Atrial Fibrillation

Ask the DOC

Atrial fibrillation (AF) is by far the most common disorder of the rhythm of the heart. The lifetime risk of developing it is about 37 percent for those over 55 years of age. The biggest risk from AF is developing a stroke from a blood clot from the heart. The clot forms in the corners of the upper heart chamber, or the atrium, because in AF this chamber does not contract, or beat. It just vibrates, or fibrillates, allowing blood in the chamber to form a clot. If the atrium goes back into normal rhythm and contracts, this clot can be ejected out into the bloodstream where it often lodges in the brain. This is why most people with AF must be on lifetime anticoagulation, so clots cannot form. Those at the highest risk for stroke are those who have paroxysmal AF (PAF). In PAF, the heart goes in and out of AF. People with PAF often don’t realize they have it because often there are no symptoms. In addition, those with PAF often will not be in AF when they have an EKG, so the condition is not discovered, until it is too late.

Recently a fascinating study was published on diagnosing those with PAF and AF to reduce the risk of stroke. The study was huge, involving over 50,000 volunteers with an average age of 73 who were not diagnosed with AF. They wore a device that continuously monitored their EKG and heart rhythm for two weeks. Not surprisingly, the study found that many of them had AF and didn’t know it. What is fascinating to me is not the results of the study, which found pretty much the results that were expected, but the way the results were obtained. Until recently, continuously recording a person’s EKG required wearing a bulky recorder with wires and electrodes. The recording device was similar to a Sony Walkman (remember those?!) and, because of the electrodes, the wearer could not bathe or shower. Other, newer devices like event monitors have been developed but the device this study used is a giant technological step forward. They used the iRhythm Zio, an FDA approved EKG recording device. It is a waterproof, single-use adhesive pad that sticks to the skin and records the EKG for up to two weeks. There are no wires or electrodes. Once the recording period is over, the pad is removed and the heart rhythm is examined by the cardiologist. What a neat, clean way to diagnose heart rhythm disorders.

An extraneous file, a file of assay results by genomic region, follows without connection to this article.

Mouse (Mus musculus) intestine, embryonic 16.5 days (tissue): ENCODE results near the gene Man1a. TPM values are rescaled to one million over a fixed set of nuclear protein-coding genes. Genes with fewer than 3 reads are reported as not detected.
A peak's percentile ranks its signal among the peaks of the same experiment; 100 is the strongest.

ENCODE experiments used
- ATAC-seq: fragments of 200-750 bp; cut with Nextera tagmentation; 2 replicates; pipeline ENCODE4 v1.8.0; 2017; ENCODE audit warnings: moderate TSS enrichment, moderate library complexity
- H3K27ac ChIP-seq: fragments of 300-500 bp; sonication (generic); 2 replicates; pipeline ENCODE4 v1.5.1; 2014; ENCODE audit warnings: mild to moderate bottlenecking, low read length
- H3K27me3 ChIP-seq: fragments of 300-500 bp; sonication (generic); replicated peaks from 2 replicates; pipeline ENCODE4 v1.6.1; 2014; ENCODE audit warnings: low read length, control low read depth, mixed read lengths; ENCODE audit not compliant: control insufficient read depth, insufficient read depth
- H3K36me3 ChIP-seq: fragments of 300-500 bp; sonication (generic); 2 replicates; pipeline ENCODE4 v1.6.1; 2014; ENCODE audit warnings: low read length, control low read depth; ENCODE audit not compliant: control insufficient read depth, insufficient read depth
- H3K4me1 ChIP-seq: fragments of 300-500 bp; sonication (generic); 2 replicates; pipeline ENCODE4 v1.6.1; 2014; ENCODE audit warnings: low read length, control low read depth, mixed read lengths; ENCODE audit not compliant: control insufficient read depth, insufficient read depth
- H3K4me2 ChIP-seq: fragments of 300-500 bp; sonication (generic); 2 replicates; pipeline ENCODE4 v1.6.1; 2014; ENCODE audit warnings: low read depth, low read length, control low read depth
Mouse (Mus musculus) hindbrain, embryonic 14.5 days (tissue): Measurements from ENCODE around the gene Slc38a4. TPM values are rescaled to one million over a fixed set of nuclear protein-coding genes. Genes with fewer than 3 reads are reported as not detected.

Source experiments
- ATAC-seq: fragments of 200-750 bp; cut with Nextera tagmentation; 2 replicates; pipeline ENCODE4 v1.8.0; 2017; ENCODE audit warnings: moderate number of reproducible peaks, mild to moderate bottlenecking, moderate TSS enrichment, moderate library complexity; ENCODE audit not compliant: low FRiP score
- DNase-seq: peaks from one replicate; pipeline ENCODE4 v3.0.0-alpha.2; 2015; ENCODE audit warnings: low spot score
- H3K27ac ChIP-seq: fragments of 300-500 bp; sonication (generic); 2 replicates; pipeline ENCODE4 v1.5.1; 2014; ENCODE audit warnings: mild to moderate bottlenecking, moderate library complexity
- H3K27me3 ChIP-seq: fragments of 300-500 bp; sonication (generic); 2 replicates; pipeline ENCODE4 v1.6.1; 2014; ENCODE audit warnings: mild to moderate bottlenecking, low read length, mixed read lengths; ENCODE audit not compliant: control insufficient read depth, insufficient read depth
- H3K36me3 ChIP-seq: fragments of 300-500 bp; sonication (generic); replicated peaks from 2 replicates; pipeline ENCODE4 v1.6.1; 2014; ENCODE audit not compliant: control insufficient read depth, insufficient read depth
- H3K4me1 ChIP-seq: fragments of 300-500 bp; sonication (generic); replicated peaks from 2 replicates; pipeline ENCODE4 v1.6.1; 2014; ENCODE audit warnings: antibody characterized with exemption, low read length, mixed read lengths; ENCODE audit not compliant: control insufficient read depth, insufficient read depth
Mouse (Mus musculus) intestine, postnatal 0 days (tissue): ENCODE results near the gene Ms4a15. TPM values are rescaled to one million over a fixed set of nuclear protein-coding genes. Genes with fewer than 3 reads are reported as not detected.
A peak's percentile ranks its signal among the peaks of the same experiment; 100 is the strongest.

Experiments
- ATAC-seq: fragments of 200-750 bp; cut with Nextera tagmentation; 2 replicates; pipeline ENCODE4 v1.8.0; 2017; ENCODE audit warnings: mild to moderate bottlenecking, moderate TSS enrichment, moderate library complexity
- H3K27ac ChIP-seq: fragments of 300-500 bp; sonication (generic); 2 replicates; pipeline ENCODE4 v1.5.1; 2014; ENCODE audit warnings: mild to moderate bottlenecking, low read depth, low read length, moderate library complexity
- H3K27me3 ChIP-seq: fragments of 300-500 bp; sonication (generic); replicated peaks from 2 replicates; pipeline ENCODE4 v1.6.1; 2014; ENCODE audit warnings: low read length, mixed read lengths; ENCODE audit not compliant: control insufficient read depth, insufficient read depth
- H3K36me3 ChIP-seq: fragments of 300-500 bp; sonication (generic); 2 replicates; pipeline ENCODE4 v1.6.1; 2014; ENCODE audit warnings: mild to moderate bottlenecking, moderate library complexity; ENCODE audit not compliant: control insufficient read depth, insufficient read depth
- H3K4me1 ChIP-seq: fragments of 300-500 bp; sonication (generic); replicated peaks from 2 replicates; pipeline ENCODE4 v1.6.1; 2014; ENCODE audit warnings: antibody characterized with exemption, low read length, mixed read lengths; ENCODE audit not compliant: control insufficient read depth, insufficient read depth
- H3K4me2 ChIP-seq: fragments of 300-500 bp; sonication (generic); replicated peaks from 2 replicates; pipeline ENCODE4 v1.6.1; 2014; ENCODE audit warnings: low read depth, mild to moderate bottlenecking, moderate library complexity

If you are over 55 and have had a stroke, heart failure, hypertension, diabetes, sleep apnea, heart disease, emphysema, obesity, or chronic kidney disease (all risk factors for AF), and you have not been diagnosed with AF, get to your doctor or cardiologist to have your risk of AF evaluated and, if found, treated. Stroke may often be the first sign of untreated AF.

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